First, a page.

Population when the
σ
is Known
Example: Soda Bottles 2
Step 5: Determine whether to reject
H
0
p
≤ α
, which means there is little evidence supporting the
H
0
. So, we reject the null hypotheses

Testing a Hypothesis about a
Population when the
σ
is Unknown
•
If we
don’t know
the population standard deviation (
σ
) we use a t-
test.
•
t-test is also very simple:
•
t =
ҧ𝑥− 𝜇
0
𝑠/√𝑛
•
X-bar: sample mean
•
μ
0
: hypothesized population mean
•
s: sample standard deviation
•
n: sample size

Testing a Hypothesis about a
Population when the
σ
is Unknown
Example: Customer Satisfaction
A restaurant manager wants to know if customers are happy with the
services provided by the restaurant. To do so, they decide to ask
customers to rate their overall satisfaction with the restaurant on a
scale of 1 to 7. The manager will decide that they are doing fine if the
average score is not less than 5. A group of 64 randomly selected
consumers are asked to rate their overall satisfaction with the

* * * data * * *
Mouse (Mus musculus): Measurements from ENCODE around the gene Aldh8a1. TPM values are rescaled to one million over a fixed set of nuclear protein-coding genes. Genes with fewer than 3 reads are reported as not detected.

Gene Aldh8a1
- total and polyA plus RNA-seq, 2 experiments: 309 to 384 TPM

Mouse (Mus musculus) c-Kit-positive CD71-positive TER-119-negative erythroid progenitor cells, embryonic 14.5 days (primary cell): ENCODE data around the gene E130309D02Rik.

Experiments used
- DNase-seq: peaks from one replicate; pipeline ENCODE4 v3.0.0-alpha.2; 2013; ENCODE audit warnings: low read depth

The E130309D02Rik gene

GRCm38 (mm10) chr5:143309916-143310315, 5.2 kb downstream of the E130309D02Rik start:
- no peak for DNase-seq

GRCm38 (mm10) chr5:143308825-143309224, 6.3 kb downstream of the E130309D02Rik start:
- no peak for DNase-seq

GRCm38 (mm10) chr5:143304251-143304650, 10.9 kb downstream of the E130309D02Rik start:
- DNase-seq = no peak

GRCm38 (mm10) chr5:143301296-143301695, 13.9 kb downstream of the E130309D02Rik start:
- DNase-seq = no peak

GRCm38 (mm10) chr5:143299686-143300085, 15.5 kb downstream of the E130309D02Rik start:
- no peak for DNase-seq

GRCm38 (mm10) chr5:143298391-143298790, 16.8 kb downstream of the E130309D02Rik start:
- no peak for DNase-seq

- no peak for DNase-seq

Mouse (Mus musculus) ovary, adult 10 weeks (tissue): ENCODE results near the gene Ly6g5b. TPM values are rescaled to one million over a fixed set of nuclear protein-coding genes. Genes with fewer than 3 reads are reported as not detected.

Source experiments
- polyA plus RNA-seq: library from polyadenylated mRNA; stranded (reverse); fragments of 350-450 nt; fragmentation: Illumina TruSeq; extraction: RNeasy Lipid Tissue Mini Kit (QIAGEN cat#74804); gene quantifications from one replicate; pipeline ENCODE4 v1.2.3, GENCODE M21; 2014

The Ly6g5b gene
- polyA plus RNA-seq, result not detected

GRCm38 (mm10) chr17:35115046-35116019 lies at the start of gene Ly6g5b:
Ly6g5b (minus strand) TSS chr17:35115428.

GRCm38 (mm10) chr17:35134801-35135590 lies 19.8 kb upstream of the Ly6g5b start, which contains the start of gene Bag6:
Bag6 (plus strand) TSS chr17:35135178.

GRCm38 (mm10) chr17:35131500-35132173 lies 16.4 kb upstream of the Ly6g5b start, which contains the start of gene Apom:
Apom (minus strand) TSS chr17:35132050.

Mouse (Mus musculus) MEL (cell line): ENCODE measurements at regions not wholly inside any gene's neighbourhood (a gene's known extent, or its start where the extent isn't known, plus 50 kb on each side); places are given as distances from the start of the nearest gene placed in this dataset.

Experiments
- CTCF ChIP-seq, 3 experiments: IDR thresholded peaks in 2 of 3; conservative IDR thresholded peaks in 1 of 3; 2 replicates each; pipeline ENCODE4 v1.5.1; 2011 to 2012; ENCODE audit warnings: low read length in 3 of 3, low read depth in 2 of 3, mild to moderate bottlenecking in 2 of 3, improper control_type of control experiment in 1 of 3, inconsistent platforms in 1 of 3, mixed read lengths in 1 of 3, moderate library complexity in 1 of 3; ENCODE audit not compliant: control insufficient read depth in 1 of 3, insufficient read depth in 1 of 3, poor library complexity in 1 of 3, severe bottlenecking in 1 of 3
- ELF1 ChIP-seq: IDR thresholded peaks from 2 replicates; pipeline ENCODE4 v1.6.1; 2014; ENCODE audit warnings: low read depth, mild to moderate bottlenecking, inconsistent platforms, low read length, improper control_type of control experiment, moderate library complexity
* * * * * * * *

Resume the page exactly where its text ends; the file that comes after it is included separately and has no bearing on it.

restaurant on a scale of 1 to 7. The average satisfaction rating was 4.91
with a sample standard deviation of 1.34.
The restaurant manager wants to perform a hypothesis test, with a .05
level of significance, to determine if the average satisfaction rating is
not significantly less than 5.

Testing a Hypothesis about a
Population when the
σ
is Unknown
Example: Customer Satisfaction
Step 1: Develop the hypotheses
H
0
:
μ
≥
5
H
a
:
μ
< 5
Step 2: Determine the level of significance
α
= 0.05

Testing a Hypothesis about a
Population when the
σ
is Unknown
Example: Customer Satisfaction
Step 3: Compute the test statistic
t =
ҧ𝑥− 𝜇
0
𝑠/√𝑛
=
=
4.91−5
1.34/√64
= -0.54
Step 4: Compute the p-value
0
t
.05
= -1.669
-.54
p-value > .20

Testing a Hypothesis about a
Population when the
σ
is Unknown
Example: Customer Satisfaction
Step 5: Determine whether to reject
H
0
p
>
α
, which means we cannot reject the null hypothesis

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- Fall '17
- AMHET KOKSUEL